A public pool may look inviting, but that distinctive chlorine smell may be covering up a surge in other undesirable bacteria, matter and fluids. If a pool smells too strongly, it could mean that the chlorine is working overtime absorbing other fluids, according to WaterandHealth.org. According to the council’s survey, one in five people reported that they pee in the pool. This is one additional fluid that individuals may not want to swim about in, chlorinated or not. A strong chlorine smell is not due to the chlorine itself but the chloramines produced when chlorine comes in contact with contaminants, such as perspiration, body oils and urine. For those concerned about proper chlorine levels, the Water Quality & Health Council offers free pool test kits to measure chlorine and pH levels.

In addition to urine, other matter may be making their way into a local pool. The CDC reported that 25 percent of adults would swim after experiencing diarrhea and 50 percent do not shower before going into a pool. Human feces regularly makes its way into a pool and with it the potential to come into contact with E. coli and giardia.

Swimmer’s ear is a common ear infection that often results after contaminated water stays in the ear after going swimming. “Swimmer’s ear,” or otitis externa, happens in the outer ear canal and can result in pain for a swimmer of any age. Individuals that develop swimmer’s ear may show symptoms including:

  • Pus;
  • Pain with pressure or tugging on the ear;
  • Swelling or redness of the ear; and
  • Itchiness within the ear.

This can be an extremely uncomfortable condition. Use of ear plugs and drying ears thoroughly can help prevent this issue. A visit to a healthcare professional is advised for those that show symptoms.

Hepatitis A can be contracted from a swim in communal waters. Hepatitis A is caused by a virus often transmitted in fecal matter. This virus causes liver inflammation, but the majority of people experience a full recovery. Those with chronic liver disease may experience a serious illness due to a hepatitis A infection. Antibiotics will not help as the infection is a result of a virus. Common symptoms include:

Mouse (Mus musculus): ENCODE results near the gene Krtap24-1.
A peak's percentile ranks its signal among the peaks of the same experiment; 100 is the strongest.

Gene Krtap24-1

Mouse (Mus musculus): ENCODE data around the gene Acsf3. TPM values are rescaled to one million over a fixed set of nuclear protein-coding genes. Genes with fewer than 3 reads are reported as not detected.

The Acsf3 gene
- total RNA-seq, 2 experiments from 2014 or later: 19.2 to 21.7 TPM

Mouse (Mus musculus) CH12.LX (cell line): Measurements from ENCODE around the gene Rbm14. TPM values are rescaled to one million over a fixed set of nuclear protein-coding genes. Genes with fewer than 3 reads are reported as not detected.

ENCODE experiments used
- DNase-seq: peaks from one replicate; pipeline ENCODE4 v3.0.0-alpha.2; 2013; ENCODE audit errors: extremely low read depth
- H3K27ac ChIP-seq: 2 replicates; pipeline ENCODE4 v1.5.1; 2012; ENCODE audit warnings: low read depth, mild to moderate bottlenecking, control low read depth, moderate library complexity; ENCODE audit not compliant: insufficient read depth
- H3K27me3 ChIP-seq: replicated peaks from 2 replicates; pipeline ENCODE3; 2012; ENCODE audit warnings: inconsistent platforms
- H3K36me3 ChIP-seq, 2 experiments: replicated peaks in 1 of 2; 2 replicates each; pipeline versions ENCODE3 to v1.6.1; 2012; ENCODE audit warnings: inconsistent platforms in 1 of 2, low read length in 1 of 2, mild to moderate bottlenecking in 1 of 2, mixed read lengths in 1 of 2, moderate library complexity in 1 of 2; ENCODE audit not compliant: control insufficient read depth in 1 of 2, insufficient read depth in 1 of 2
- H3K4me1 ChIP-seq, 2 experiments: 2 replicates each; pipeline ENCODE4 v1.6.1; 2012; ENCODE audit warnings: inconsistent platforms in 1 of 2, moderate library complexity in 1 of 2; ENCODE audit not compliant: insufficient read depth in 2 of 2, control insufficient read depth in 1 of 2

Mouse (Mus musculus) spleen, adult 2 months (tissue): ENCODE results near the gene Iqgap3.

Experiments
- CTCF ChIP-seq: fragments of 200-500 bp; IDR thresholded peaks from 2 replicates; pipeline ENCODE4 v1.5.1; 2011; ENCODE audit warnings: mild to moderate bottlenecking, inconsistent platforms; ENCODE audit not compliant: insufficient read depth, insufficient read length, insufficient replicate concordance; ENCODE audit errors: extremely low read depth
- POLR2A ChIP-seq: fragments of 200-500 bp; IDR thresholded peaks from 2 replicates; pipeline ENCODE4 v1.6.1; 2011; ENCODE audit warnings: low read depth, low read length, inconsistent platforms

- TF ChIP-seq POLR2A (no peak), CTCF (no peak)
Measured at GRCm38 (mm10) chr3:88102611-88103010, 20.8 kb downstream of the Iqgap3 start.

• Liver pain;
  • Dark urine and jaundice;
  • Fatigue;
  • Rash;
  • Low-grade fever;
  • Nausea; and
  • Diarrhea.

Swimmers can receive a hepatitis A vaccination to avoid the development of the condition. In addition to proper pool chlorination, personal hygiene practices and good sanitation practices can reduce the transmission of hepatitis A. Dr. Michael Beach, CDC epidemiologist, said:

“It’s crucial that public health professionals, pool operators and the general swimming public work in partnership to increase everyone’s chances for healthy swimming experiences.”

Swim Safely This Summer

Healthcare professionals, recreational facility managers and families need to be aware of the bacteria, viruses, fecal matter and urine that may contaminate a pool and respond accordingly. Nurses, healthcare providers, parents and caregivers need to pay special attention to individuals such as children, those with liver damage and individuals with an impaired immune system when they spend time in pools and note any unusual symptoms. Cases of crypto should be reported immediately and public pools notified to reduce the likelihood of transmission and treat pool water as needed.

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Lisa DiFalco is a leading writer for wellness and education. She has helped manage cases directly at halfway houses before extensive careers in education and wellness. She is passionate about vital issues and supports community improvement efforts.